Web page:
Finally, here's another unexpected solution that I would want even if our economy wasn't slumping: increased immigration. These immigrants would buy up the bubble homes, improve our savings rate, and work overtime increasing productivity. Although open borders will always help a country, the help is needed even more in a recession. This solution stands in stark contrast to the "buy American" death trap that has been floating as a part of the stimulus package. Although protectionism didn't cause the Great Depression, it did make it "Great" (can't claim credit that one). To put it bluntly, buying American will destroy jobs, not create them.

This whole post can be summed up like this: Many wonder how we can fix the economy, but we fail to notice that it is already fixing itself. There were too many houses, people are now building less houses. Banks lent money to risky borrowers, now they're not. Americans weren't saving enough, now people are spending less. I predict we have positive economic growth in 2010.


  1. I wept with joy when I saw your gchat away message today. Godspeed sir, Godspeed.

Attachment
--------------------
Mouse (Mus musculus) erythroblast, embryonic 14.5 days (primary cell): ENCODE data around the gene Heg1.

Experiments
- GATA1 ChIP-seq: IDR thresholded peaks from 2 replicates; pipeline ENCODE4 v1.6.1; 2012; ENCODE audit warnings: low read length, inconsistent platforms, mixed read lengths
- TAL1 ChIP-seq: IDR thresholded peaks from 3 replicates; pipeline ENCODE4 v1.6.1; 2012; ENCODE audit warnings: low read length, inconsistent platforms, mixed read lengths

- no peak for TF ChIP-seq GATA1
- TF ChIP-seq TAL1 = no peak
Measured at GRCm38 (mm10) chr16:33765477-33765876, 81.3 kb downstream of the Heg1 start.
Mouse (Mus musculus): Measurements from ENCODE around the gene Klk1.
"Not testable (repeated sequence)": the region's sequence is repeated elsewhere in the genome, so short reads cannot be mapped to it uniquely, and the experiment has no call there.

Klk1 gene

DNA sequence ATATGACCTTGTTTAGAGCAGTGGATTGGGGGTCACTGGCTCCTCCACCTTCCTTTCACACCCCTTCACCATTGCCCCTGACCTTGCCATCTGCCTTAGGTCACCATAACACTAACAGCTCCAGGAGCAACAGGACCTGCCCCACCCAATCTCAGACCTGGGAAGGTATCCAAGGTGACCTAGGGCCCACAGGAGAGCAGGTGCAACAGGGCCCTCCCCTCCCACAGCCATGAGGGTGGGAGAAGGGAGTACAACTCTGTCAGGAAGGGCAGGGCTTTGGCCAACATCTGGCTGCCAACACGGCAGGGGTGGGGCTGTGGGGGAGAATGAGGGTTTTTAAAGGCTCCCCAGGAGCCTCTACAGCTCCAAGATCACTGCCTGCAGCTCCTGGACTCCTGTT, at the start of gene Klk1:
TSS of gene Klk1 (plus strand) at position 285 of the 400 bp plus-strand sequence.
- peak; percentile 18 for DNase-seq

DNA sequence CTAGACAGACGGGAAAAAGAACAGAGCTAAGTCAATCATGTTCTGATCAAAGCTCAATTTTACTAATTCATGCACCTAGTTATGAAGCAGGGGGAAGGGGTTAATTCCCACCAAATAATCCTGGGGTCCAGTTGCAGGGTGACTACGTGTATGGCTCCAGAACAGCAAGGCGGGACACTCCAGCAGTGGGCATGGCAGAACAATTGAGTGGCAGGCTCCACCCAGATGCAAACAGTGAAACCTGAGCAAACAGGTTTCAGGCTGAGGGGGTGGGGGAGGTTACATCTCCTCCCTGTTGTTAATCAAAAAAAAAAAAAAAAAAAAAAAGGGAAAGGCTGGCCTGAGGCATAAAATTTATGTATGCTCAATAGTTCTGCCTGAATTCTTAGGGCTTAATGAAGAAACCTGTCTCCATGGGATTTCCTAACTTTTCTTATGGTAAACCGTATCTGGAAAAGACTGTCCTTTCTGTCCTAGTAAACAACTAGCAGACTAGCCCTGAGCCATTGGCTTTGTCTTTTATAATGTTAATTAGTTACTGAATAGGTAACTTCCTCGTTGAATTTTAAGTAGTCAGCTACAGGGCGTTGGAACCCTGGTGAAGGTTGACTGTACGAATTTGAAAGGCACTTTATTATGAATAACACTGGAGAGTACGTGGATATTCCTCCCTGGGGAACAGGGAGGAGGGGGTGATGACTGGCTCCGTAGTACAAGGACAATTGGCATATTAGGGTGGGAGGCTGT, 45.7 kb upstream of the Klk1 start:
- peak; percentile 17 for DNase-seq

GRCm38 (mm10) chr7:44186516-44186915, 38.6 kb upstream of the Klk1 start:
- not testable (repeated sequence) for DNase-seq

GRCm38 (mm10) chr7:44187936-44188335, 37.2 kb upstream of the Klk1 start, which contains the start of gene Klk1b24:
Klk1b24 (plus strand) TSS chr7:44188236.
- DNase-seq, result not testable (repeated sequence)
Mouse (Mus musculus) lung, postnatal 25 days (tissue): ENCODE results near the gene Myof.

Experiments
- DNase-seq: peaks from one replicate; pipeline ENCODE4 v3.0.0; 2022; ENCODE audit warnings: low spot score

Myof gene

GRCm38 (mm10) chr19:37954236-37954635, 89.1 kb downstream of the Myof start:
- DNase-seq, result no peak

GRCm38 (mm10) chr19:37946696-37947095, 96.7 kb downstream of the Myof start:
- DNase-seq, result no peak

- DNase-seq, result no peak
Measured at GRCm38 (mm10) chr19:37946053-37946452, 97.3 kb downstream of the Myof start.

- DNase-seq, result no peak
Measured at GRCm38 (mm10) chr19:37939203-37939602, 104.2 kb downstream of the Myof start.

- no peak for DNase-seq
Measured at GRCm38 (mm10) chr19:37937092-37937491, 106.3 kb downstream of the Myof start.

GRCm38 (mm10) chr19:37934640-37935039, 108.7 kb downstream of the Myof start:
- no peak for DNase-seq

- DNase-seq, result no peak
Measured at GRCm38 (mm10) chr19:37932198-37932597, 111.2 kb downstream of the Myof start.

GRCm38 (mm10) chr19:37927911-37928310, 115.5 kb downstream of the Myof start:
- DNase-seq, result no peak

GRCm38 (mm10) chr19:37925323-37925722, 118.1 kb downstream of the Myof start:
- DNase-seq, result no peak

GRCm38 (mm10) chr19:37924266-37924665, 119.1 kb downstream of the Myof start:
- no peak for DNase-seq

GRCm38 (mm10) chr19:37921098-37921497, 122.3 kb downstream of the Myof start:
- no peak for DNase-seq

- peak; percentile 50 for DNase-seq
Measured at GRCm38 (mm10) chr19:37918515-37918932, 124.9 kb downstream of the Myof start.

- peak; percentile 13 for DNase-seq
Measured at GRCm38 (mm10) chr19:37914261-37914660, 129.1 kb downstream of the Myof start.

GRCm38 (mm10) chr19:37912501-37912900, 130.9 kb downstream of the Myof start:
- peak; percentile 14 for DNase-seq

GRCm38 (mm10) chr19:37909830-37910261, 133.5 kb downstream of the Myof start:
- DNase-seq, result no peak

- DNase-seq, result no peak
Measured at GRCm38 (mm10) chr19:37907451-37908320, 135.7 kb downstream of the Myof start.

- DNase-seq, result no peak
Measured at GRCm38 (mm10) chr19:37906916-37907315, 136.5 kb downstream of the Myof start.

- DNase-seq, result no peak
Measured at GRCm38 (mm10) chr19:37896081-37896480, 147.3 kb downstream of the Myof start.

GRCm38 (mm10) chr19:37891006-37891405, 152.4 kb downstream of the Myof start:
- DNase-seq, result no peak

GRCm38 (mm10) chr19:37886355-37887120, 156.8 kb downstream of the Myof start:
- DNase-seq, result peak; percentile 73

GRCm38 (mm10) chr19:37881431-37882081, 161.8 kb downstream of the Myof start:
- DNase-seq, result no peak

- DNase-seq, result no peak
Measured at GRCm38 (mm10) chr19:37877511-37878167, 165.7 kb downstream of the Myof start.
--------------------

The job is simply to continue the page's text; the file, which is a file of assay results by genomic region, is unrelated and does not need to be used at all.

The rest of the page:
Is communism still a viable option?

  2. Thank you sir it's good to be back.

  3. Wow, you nailed so many great points there.

    If you haven't read it yet, you definitely need to check out John Cochrane's essay on fiscal stimulus ( I'm sure you've at least seen it mentioned in other places.

    One thing I would add is that the economy needs long term tax cuts and no more government intervention. Businesses need to be able to plan for the future. Nobody is going to invest or take risks right now if the government keeps changing the rules of the game. Long term tax cuts will give businesses the confidence to move forward.

  4. Great points Nick.

    "if the government keeps changing the rules of the game"

    That is why I think things have gotten so bad. Everyone is standing on the sidelines waiting to figure out what the government is going to do for them (or against them).

  5. Probably my favorite post of yours. Well done.

    Have you ever considered that though this may no be "the worst crisis since the Great Depression," it's only the second year of it? In fact, if you count from November when we saw the stock market plummet, it's not even that long. If things aren't that bad now, are you absolutely sure they're not going to get that bad? Is it fair to say this crisis isn't that bad if we haven't even reached "the end of the beginning?"

  6. Thanks man, and yeah that's a good point. I guess my hope is that the Great Depression was so bad because of government policy (mostly the abrupt end of world trade). So as long as we don't let that happen, it will never get as bad.

    Also, here is some data that suggests 2010 won't be so bad:


You are the reason why I do not write privately. I would love to hear your thoughts, whether you agree or not.